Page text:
As previously reported in EPTW, the U.S. Supreme Court (SCOTUS) was considering whether an oil rig worker that could earn over $200,000 per year could be classified as exempt from overtime pay. Last week SCOTUS ruled that because the job’s compensation was based upon a day rate and not a bona fide salary under the Fair Labor Standards Act (FLSA), the job could not be classified as exempt and therefore must be paid overtime for any hours worked over 40 in a week.
This ruling continues SCOTUS’s narrow interpretation of the FLSA. This means employers should apply the FLSA exemption classification tests literally. Though there are up to 28 exemptions in the FLSA, the four major exemptions most employers use are the Executive, Professional (learned and artistic), Administrative, and Outside Sales. The Executive, Professional, and Administrative exemptions require meeting three tests outlined below.
To be classified as exempt the position must be:
1. Paid on a salary basis,
2. At a salary level of $684/week, and
3. Meet the duties test of the particular exemption classification.
The Outside Sales exemption recognizes commission-based pay to meet its particular classification requirements.
The salary basis test was the main point of contention in this case. Helix Energy Solutions Group, the employer, classified one of its oil rig workers as exempt. However, from an FLSA standpoint the job was paid on a day rate basis, not on a regular salary basis as the FLSA regulations state. The argument the employer tried to make is the exempt classification met a sub-classification of exemption called the Highly Compensated Employee exemption whereby a position making at least $107,432/year can be classified as exempt under this sub-set rule if it makes that level of pay and also meets a more relaxed version of the particular exemption classification’s duties test.
“Helix argued that only the so-called general rule of the salary basis test in Section 541.602(a) applied to highly compensated employees and that a separate regulation, Section 541.604(b), which governs pay on a shift or day basis, did not.”
Thereby the employer argued, the position could be paid on other than a salaried basis as long as it made over the $107,432 annual salary amount.
“Section 541.604(b) provides an alternative path to satisfying the salary basis test. This section states that an employee’s earnings may be computed on an hourly, daily, or shift basis, without violating the salary basis requirement, if the employee receives a guarantee of $455 per week (now $684) and there is a “reasonable relationship” between “the guaranteed amount and the amount actually earned.” The Department of Labor (“DOL”) has construed the ‘reasonable relationship’ requirement to mean that the guaranteed portion constitutes at least two-thirds of total compensation.”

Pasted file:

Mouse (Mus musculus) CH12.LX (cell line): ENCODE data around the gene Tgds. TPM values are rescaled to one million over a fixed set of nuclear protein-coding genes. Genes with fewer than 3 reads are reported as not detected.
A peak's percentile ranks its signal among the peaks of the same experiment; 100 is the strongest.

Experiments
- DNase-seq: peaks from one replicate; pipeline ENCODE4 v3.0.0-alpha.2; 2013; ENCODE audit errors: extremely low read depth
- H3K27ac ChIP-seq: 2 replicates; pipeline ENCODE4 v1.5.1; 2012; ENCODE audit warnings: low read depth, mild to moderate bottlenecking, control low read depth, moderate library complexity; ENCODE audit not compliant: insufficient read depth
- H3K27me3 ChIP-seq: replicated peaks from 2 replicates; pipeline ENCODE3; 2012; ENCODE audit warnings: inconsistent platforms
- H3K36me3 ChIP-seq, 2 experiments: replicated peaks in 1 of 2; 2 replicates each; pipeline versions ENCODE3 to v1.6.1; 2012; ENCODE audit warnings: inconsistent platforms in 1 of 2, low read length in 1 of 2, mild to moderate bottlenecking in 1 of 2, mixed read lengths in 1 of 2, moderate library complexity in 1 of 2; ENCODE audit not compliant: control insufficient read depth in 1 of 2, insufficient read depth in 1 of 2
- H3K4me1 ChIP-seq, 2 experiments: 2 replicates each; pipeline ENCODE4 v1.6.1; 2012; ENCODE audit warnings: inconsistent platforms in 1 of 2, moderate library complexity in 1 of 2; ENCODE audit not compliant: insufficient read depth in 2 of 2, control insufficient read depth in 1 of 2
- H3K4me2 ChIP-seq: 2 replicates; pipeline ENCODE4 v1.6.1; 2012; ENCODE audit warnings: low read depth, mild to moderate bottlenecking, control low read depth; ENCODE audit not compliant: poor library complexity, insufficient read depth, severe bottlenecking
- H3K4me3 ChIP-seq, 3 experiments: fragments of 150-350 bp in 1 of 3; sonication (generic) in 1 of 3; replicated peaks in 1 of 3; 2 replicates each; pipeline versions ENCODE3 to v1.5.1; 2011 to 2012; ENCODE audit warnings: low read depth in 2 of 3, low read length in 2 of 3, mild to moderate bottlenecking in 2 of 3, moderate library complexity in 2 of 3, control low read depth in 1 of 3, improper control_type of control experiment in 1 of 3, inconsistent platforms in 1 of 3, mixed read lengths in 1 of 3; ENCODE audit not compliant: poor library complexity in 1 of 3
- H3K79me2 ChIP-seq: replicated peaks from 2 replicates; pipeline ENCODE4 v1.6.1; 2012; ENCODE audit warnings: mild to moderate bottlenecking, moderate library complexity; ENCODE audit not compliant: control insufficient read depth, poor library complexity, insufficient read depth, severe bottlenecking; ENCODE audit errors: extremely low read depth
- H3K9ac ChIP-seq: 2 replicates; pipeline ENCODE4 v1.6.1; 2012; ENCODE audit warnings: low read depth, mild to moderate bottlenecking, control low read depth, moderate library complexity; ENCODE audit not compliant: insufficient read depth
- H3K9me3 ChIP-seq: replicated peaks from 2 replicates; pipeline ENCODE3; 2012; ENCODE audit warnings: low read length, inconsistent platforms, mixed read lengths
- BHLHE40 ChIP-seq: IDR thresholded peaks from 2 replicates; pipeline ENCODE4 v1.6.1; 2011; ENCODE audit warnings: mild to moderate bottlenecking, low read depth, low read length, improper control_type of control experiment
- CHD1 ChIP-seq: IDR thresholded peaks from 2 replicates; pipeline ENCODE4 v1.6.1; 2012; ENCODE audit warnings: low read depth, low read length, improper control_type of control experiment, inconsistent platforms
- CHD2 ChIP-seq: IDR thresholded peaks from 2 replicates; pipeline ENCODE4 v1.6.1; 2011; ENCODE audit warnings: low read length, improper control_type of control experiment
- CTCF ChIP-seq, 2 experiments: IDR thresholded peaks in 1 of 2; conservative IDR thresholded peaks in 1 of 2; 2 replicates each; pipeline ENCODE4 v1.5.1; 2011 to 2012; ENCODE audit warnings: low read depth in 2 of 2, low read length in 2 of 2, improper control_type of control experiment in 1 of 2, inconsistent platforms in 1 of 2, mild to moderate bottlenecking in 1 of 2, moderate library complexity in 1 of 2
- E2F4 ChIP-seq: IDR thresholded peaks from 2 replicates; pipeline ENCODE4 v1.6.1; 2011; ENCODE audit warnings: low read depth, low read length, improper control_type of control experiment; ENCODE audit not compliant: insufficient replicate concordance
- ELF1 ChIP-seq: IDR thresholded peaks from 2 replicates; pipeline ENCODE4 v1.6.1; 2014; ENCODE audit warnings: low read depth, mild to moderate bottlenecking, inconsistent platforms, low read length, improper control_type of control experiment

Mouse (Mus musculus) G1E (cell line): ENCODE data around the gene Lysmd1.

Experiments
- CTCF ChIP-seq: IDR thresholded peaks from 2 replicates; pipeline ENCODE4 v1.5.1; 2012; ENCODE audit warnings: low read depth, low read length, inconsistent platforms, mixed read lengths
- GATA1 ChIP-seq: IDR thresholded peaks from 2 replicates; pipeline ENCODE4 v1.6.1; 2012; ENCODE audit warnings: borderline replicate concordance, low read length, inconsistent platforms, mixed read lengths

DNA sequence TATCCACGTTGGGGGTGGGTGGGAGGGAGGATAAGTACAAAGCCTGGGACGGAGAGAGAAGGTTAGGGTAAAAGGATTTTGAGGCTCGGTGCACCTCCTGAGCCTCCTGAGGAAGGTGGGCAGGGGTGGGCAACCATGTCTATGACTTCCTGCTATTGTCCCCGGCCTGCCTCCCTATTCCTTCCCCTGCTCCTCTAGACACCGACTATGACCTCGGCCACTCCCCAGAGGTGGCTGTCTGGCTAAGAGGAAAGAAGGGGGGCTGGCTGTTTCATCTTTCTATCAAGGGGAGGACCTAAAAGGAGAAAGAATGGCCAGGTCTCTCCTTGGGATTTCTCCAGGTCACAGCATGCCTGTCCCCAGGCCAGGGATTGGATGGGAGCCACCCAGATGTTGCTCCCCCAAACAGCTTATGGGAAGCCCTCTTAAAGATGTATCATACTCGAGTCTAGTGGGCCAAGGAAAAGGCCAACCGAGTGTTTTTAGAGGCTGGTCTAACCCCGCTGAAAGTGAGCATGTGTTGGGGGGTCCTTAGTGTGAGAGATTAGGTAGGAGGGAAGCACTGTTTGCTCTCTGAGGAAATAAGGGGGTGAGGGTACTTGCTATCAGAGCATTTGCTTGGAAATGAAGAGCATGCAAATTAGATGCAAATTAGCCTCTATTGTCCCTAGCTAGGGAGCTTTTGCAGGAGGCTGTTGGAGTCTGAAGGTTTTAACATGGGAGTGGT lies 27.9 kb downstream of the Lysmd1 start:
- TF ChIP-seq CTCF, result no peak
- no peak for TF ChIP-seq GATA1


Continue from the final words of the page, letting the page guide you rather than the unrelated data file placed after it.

This decision is an example of the application of textualism. The strict letter interpretation of law or regulation in this case by the Court to support a ruling. This is usually a conservative’s tool in court ruling. However, in this case a liberal justice used it to support an employee-friendly outcome – some irony there. Conservative Justice Kavanaugh; however, dissented saying that the DOL’s regulations around exemptions may just be wrong possibly opening up a future challenge based upon the assertion the regulations are inconsistent with the Fair Labor Standards Act itself.
Justice Kagan asserted in support of her position that if this position was found exempt just because it made a lot of money regardless, a ruling based upon that would threaten lower paid workers too. She explained:
Some nurses working on a per-day or per-shift basis are likely to meet [the standard urged by Helix for losing overtime]; and their employers would assure them [a token weekly payment] in a heartbeat if doing so eliminated the need to pay overtime. And nurses … are not alone: They "are just one of the many examples" of workers paid less than $100,000 a year who would, if Helix prevailed, lose their entitlement to overtime compensation.
Employers are advised to review exempt classified positions to ensure if they are determined under the Executive, Administrative, or Professional exemptions they are paid on salary basis. Employers should also review all exempt classified jobs to ensure that they are properly classified. In other words, meet the exemption tests including the particular exemption’s duties test. Just paying a position a salary or calling a position a manager or supervisor does not necessarily mean they are exempt. As this case also holds, determination of exempt and non-exempt is fact based upon what the position actually does and how it is paid.
ASE has a class on determining proper FLSA classification determination coming up on May 4, 2023. This is a half-day class and will be presented in person at ASE’s Troy office training facility. Register here.
ASE also can provide a FLSA classification analysis and determination on any position an employer needs a review on. This is a fee for service ASE resource. Learn more here.
Sources: Law 360 Employment Authority. High Court Decision Affirms Salary Regs – For Now (2/22/2023); Seyfarth Shaw. Supreme Court Holds That Highly Compensated Employees Solely Paid A Day Rate Must Meet Reasonableness Relationship Test (2/22/2023); Sources: Law 360 Employment Authority. High Court Decision Affirms Salary Regs – For Now (2/22/2023); Seyfarth Shaw. Supreme Court Holds That Highly Compensated Employees Solely Paid A Day Rate Must Meet Reasonableness Relationship Test (2/22/2023); Law 360 Employment Authority There’s More to the Helix FLSA Opinion Than Meets the Eye (2/24/2023)